Corten steel counteracts the effects of corrosion due to its unique chemical composition. This composition means that when the steel reacts with atmospheric oxygen, it forms a protective layer on its surface instead of allowing iron oxide to accumulate. In other words, it’s designed to ‘rust’ in a very particular way so that the rust forms a protective layer atop the steel.
How Does Steel Survive Other Forms of Weathering?
Corrosive oxidisation is just one of the ways that weather damage can compromise steel containers. The steel also needs to withstand wind, snow, rain, and other weather phenomena that can cause long-term damage.
Rain, ice, and snow can all cause weathering damage to steel structures due to moisture. Steel isn’t generally susceptible to mould damage, a common concern wherever there’s excess moisture. However, excessive moisture will encourage rust and corrosive damage. If the contents inside the container are damp, this can also lead to mould damage inside the container. Using rust-resistant steel, like Corten, can prevent external damage from rain. You can reduce dampness within the container by using a dehumidifier or certain types of insulation. Many containers contain a secondary lining material specifically to protect against internal moisture and dampness.
How to Prevent Weather Damage
You can do several things to help protect steel containers from weather damage. For example, steel site cabins in London situated near the waterfront will be more susceptible to rust because of their proximity to water. Moving them further away or erecting barriers to minimise their moisture exposure will help mitigate this.
Sheltering steel containers will reduce their exposure to all forms of weather and mitigate all types of weather damage. However, this won’t always be practical. Fortunately, there is a host of powder and paint coatings you can apply to the exterior of a steel container to form a protective barrier between the steel and the surrounding air. Some of these coatings are incredibly effective. These coatings are regularly used to protect the integrity of metal bridges.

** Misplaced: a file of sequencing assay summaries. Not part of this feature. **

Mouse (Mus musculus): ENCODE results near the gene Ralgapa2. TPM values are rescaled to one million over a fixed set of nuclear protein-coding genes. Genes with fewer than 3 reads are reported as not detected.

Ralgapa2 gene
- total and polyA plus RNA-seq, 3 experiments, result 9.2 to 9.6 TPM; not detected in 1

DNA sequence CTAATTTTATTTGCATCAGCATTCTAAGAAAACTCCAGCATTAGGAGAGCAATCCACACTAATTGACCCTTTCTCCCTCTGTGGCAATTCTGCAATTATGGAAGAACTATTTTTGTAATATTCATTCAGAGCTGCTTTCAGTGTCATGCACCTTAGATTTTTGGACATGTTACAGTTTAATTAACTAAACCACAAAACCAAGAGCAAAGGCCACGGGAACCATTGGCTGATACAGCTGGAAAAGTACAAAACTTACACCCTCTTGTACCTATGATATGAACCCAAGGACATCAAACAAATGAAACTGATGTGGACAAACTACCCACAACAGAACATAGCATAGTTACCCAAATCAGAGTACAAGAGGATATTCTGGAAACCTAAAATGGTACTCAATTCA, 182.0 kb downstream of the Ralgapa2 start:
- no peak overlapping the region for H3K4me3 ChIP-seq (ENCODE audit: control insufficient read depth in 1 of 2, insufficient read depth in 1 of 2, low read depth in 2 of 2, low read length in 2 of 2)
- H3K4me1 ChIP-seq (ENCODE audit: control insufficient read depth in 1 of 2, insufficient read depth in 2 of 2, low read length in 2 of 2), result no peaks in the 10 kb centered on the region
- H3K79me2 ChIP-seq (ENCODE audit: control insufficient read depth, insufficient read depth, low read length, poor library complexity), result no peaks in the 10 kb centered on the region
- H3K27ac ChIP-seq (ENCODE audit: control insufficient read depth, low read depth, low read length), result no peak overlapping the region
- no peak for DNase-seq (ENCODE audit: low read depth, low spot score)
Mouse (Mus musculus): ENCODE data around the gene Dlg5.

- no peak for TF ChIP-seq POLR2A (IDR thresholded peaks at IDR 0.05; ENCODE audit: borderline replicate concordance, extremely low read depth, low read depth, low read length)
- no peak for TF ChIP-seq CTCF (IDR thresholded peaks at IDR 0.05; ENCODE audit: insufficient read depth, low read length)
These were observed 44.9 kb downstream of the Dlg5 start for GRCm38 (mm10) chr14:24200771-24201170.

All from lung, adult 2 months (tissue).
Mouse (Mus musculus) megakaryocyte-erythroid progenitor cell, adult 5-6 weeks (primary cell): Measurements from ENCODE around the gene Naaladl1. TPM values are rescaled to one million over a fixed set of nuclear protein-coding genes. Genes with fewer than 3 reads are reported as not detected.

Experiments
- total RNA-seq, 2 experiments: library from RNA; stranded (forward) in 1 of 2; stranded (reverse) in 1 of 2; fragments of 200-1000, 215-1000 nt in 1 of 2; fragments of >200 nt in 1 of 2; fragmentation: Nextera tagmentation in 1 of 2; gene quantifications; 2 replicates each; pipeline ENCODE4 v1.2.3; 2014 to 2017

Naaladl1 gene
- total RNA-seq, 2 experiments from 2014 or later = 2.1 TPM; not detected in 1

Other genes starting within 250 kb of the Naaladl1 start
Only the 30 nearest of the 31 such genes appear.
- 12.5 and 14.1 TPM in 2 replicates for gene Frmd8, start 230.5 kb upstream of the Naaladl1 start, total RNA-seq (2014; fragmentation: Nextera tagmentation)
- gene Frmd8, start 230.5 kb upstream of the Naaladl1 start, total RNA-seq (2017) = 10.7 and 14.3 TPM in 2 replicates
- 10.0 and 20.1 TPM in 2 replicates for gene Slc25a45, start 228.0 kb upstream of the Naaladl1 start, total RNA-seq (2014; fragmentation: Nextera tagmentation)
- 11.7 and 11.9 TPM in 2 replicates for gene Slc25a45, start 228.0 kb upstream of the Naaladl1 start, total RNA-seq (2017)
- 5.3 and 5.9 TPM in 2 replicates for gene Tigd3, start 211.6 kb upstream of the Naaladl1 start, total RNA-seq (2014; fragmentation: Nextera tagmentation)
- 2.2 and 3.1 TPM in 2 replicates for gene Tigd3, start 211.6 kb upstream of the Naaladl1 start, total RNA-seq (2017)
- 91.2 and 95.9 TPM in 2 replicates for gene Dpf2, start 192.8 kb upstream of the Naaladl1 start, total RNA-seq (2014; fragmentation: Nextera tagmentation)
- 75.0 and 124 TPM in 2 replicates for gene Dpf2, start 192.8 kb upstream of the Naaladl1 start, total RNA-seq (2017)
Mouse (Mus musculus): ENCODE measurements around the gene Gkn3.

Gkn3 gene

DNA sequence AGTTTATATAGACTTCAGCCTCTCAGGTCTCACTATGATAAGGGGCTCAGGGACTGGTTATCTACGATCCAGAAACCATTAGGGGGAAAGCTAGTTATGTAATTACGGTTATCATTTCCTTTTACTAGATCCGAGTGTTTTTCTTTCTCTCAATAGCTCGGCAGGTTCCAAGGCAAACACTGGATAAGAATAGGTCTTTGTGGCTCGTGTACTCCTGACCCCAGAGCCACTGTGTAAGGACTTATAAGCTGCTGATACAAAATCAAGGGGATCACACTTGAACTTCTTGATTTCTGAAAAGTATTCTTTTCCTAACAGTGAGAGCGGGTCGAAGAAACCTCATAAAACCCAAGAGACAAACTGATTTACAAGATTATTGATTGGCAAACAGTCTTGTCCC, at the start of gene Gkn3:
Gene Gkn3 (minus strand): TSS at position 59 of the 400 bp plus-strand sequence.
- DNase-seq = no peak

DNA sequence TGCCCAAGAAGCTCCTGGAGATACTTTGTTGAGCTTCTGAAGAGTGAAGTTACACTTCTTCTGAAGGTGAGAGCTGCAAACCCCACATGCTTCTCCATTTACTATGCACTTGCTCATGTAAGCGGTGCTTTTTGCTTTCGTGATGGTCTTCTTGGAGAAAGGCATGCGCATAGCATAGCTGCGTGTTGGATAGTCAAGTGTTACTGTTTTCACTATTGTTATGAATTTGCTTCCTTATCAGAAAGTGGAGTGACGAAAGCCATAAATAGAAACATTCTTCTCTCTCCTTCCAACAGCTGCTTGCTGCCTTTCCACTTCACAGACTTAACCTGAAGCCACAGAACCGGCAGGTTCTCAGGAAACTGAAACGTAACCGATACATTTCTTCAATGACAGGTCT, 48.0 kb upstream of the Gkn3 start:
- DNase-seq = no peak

What to Do if a Steel Container is Damaged by the Weather
If a steel container shows signs of rust, you need to act quickly to prevent the problem from spreading. Remove as much rust as possible, and apply a protective coating to prevent further damage.
However, by the time most weather damage becomes noticeable, the damage will already be done. Even if you can prevent further damage from occurring, the integrity of the steel may be compromised. Therefore, it’s usually safer to invest in a new container that’s more weather-resistant.
Flintham Cabins’ steel containers use Corten steel to ensure they are as resilient as possible and can withstand all but the most extreme forms of weather damage. So if you’re looking for reliable steel storage units in London to keep your cargo safe from the elements, Flintham Cabins offer the ideal solution. Contact us today to learn more about our steel container hire and whether they’re right for your storage needs.